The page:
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Bias

Sample Size

HDF-N vs HDF-S

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The Ultimate Outback

Billions and billions of

galaxies

populate the universe. The Hubble Space Telescope has unmasked many of them in two of the clearest, most distant views ever obtained, called the Hubble "Deep Fields" (HDFs). One view peers northward, the other, southward.
Scientists have used mathematics to unlock many galactic secrets hidden in these two views. Ahead, we'll use sample statistics based on actual HDF data to unravel some cosmic mysteries

Meet the Hubble Deep Fields

What do we mean by "Deep"?

What is deep?

In the Hubble Deep Field views,

DEEP = FAINT = DISTANT = EARLIER IN TIME

A ‘deep’ survey detects faint objects, whether far or near. For the HDFs, the telescope was aimed at spots in the sky with few nearby objects, so most of the faint objects in the Deep Fields are also far away — 2 to 10 billion

light-years (LY)

.
Since the light travels so far and takes so long to reach us, we see the galaxies as they appeared 2 to 10 billion years ago in the early universe.
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Meet HDF-North

Introducing the

Hubble Deep Fields

Hubble Deep Fields

Meet HDF-South

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Hubble Deep Field North

The Hubble Deep Field North (HDF-N) is one of the deepest, sharpest, multi-color images of the faintest universe in visible light. The image was made by aiming the Hubble Space Telescope at one seemingly empty point in the northern sky near the Big Dipper for 10 days in December 1995. About a thousand never-before-seen galaxies are visible in this view of the universe.

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Hubble Deep Field South

Turning its sharp eye toward the southern constellation Tucana, the Hubble Space Telescope captured another dazzling assortment of never-before-seen galaxies. The Hubble Deep Field South (HDF-S) complements the original Hubble Deep Field (HDF-N) taken in late 1995. The constellation Tucana can only be viewed from the southern hemisphere. The 10-day-long observation, in October 1998, doubled the number of far-flung galaxies available to astronomers for deciphering the history of the universe.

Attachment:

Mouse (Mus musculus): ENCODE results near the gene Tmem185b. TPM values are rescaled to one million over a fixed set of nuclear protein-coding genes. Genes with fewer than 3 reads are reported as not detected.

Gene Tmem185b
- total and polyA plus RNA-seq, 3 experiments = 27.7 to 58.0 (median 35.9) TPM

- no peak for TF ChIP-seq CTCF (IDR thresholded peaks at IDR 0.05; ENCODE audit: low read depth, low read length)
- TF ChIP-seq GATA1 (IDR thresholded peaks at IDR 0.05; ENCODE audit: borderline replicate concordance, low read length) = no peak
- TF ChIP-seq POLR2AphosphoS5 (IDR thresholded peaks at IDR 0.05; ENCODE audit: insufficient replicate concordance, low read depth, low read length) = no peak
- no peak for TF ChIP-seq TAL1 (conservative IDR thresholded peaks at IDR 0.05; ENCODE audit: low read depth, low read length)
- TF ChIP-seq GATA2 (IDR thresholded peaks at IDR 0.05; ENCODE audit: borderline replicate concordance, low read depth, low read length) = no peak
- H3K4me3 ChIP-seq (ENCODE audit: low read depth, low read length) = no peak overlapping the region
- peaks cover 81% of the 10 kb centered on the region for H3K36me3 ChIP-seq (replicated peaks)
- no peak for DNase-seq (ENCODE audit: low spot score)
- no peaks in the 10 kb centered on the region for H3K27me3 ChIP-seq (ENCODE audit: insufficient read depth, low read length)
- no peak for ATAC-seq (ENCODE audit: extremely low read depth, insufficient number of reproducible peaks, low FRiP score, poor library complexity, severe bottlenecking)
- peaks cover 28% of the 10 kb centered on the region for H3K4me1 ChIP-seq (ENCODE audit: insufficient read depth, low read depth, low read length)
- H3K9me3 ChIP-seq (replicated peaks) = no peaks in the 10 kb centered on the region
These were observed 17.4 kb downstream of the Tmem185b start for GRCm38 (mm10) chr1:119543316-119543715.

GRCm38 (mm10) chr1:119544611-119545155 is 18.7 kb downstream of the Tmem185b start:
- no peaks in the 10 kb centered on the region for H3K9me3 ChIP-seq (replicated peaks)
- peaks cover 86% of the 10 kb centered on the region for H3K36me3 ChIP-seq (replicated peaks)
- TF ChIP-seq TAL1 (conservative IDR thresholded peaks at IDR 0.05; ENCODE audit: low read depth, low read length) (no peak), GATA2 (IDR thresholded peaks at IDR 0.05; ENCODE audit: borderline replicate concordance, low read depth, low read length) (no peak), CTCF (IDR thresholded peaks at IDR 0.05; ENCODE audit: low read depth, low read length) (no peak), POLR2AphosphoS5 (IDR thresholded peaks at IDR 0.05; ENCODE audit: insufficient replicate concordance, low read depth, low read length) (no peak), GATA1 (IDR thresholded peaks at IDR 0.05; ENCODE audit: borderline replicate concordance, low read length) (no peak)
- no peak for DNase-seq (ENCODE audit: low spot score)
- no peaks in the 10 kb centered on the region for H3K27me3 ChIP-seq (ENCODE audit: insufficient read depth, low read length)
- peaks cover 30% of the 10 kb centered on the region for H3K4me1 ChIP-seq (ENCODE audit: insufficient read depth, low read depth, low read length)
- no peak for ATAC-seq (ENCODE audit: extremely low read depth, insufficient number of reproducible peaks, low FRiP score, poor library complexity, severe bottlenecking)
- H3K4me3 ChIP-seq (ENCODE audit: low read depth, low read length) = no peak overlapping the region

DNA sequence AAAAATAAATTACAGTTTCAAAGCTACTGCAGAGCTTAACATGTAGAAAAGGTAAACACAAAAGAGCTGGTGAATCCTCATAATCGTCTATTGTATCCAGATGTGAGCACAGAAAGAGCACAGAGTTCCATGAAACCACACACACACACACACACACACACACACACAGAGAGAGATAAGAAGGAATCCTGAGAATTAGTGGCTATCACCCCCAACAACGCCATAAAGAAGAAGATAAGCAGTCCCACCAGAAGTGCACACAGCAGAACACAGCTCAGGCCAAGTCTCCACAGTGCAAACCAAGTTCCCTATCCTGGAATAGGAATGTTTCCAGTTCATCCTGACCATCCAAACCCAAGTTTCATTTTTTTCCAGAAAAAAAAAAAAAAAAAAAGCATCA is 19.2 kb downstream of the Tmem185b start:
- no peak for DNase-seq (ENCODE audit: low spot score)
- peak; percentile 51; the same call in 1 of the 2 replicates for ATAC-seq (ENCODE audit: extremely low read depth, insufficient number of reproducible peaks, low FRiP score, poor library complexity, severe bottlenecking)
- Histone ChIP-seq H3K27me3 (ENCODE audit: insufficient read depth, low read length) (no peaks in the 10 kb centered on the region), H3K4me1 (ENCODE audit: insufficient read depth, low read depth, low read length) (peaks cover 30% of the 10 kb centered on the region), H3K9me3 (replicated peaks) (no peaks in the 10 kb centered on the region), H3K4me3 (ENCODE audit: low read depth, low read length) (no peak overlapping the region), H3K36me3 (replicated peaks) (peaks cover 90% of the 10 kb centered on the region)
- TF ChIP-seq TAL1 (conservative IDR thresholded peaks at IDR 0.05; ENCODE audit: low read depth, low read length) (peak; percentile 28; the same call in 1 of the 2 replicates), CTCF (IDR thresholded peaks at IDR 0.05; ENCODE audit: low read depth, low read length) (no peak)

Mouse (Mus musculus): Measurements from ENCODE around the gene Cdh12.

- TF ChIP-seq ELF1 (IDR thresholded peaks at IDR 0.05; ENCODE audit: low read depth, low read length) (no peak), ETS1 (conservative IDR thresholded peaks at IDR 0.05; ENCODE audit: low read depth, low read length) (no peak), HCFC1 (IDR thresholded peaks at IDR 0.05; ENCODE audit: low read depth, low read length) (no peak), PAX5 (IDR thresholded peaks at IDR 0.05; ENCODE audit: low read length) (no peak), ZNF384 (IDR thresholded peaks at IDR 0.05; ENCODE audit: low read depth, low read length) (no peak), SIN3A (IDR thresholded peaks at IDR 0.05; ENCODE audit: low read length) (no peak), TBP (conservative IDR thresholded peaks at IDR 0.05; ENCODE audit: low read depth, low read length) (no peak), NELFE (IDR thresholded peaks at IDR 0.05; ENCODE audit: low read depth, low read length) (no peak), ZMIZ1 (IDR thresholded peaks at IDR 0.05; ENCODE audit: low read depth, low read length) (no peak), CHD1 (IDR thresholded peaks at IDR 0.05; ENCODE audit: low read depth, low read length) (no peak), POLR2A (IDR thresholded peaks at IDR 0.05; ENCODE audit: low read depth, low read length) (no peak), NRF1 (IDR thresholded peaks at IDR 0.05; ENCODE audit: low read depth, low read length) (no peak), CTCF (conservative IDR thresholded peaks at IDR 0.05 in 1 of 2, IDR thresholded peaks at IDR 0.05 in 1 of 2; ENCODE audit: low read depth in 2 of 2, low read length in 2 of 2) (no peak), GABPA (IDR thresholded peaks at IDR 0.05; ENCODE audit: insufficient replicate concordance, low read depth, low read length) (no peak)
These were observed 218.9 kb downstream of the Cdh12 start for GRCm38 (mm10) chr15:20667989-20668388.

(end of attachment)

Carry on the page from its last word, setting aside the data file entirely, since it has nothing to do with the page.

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Bias

Sample Size

HDF-N vs HDF-S

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Hubble Deep Field North

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Hubble Deep Field South

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OOPS, That's Biased!

Samples picked by humans are always susceptible to bias. Unconsciously, we base our choices on a trait or quality of the sample member.

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Oops! Computer-generated sample: Unbiased

Selection of samples by computers is considered unbiased.

In the database sampling, each galaxy would be assigned a number. The computer would collect a sample of galaxies by randomly picking numbers.

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That's Right! Computer-generated sample: Unbiased

Selection of samples by computer is considered unbiased.

In the database sampling, each galaxy would be assigned a number. The computer would collect a sample of galaxies by randomly picking numbers.

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That's Right! Picking with eyes closed: biased

Though it seems unbiased, you introduce bias when you open your eyes and decide which galaxy your finger has chosen.

Your fingertip is huge compared to the galaxy images in the HDF; it could cover or point to several galaxies at once. When you decide which galaxy your finger is on or pointing to, you are introducing the possi-bility for bias.
Or, you might use your mental image of the picture to try to move your finger to differ- ent locations, in an attempt to avoid intro-ducing bias. This, too, would be biased. The very act of trying to avoid bias utilizes

human intention

, which introduces the potential for bias.
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OOPS! Picking with eyes closed: biased

Though it seems unbiased, you introduce bias when you open your eyes and decide which galaxy your finger has chosen.